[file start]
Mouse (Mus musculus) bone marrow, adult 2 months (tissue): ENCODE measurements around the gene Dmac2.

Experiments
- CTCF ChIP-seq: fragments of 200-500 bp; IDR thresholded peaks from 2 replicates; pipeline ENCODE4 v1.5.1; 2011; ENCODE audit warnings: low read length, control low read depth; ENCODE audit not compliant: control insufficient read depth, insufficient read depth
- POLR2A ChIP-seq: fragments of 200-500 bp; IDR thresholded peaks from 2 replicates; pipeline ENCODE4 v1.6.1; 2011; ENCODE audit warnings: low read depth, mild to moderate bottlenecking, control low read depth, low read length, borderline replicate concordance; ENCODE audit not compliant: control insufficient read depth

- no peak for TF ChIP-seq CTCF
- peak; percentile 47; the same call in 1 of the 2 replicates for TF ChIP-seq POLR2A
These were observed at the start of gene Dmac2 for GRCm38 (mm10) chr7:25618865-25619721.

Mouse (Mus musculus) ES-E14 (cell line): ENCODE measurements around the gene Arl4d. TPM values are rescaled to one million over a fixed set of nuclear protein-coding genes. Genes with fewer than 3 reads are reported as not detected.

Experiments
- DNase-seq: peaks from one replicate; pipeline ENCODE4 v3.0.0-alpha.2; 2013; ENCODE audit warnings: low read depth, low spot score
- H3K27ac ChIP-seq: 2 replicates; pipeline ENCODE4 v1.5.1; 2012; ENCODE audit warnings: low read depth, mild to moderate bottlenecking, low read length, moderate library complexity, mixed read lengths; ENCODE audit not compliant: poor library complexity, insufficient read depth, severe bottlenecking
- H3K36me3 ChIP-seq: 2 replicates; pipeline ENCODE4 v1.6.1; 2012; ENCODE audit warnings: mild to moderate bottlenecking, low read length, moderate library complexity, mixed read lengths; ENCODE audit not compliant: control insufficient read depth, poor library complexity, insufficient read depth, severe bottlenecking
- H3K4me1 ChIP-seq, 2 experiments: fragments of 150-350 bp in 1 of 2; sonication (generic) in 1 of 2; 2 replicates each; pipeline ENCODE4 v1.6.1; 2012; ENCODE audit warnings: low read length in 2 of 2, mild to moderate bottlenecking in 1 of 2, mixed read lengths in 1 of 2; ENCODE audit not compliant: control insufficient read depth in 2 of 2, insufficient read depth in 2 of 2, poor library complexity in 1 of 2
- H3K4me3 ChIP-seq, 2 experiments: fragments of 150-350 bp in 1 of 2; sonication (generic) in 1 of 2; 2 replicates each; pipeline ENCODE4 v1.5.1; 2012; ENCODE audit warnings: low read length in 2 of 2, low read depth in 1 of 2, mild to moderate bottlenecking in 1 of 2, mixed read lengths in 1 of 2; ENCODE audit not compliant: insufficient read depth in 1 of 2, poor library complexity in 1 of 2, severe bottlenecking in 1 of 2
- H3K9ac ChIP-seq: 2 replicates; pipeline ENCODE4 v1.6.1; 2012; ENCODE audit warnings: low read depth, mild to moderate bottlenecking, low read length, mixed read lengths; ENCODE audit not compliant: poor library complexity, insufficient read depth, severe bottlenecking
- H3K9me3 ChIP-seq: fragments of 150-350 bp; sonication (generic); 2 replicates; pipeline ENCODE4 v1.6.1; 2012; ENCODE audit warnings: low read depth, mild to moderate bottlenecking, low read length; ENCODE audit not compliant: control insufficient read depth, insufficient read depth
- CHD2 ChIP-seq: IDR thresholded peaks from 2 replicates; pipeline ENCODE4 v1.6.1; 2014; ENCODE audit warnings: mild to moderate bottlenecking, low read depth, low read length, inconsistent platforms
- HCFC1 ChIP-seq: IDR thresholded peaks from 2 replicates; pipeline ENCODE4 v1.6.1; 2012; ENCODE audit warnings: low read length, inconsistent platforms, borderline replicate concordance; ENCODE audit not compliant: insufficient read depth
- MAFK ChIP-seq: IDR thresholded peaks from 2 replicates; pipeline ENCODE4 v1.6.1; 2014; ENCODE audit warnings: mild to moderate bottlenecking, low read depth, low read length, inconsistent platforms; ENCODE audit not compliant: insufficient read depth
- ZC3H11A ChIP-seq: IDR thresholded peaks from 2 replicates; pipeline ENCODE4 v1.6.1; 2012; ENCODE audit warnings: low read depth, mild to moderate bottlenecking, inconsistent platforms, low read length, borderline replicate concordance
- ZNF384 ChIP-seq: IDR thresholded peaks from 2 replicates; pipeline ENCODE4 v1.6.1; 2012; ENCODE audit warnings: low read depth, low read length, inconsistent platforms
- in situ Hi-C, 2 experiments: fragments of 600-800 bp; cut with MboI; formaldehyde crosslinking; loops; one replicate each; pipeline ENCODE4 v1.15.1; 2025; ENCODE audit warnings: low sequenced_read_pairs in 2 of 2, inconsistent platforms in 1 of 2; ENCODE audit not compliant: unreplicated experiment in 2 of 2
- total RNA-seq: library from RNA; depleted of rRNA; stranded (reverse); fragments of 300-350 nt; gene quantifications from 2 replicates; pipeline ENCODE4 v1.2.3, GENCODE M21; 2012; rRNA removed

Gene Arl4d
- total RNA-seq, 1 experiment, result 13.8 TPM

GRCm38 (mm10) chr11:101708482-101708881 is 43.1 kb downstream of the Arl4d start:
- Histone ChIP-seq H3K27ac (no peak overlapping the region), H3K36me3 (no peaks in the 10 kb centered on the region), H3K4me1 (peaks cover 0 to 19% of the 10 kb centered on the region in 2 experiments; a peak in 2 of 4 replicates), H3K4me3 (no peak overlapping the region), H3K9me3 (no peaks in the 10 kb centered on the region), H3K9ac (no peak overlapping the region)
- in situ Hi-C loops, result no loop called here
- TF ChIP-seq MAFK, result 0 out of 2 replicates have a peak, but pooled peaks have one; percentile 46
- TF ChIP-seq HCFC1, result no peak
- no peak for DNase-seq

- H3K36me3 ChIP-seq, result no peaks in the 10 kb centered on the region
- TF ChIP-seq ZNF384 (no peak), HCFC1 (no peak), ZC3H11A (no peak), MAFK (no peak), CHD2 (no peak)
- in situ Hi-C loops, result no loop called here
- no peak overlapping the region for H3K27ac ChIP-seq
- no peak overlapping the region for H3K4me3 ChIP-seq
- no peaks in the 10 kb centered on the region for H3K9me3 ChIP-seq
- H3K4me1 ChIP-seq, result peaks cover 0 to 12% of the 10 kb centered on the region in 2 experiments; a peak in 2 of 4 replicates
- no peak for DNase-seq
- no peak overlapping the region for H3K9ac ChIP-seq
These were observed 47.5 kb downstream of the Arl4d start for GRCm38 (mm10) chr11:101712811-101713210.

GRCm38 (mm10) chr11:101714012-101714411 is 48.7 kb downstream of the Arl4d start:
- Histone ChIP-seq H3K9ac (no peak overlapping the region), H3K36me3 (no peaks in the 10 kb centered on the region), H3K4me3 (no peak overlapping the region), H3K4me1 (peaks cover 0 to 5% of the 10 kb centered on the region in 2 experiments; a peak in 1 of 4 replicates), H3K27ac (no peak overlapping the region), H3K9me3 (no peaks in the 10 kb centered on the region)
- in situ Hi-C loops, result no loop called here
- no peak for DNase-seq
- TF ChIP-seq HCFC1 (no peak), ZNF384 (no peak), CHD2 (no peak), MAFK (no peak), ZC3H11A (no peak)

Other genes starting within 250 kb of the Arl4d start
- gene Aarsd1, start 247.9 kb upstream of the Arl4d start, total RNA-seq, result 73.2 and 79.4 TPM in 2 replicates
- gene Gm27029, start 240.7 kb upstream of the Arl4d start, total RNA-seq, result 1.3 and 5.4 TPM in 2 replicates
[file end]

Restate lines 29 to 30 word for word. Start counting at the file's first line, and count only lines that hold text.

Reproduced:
- TF ChIP-seq MAFK, result 0 out of 2 replicates have a peak, but pooled peaks have one; percentile 46
- TF ChIP-seq HCFC1, result no peak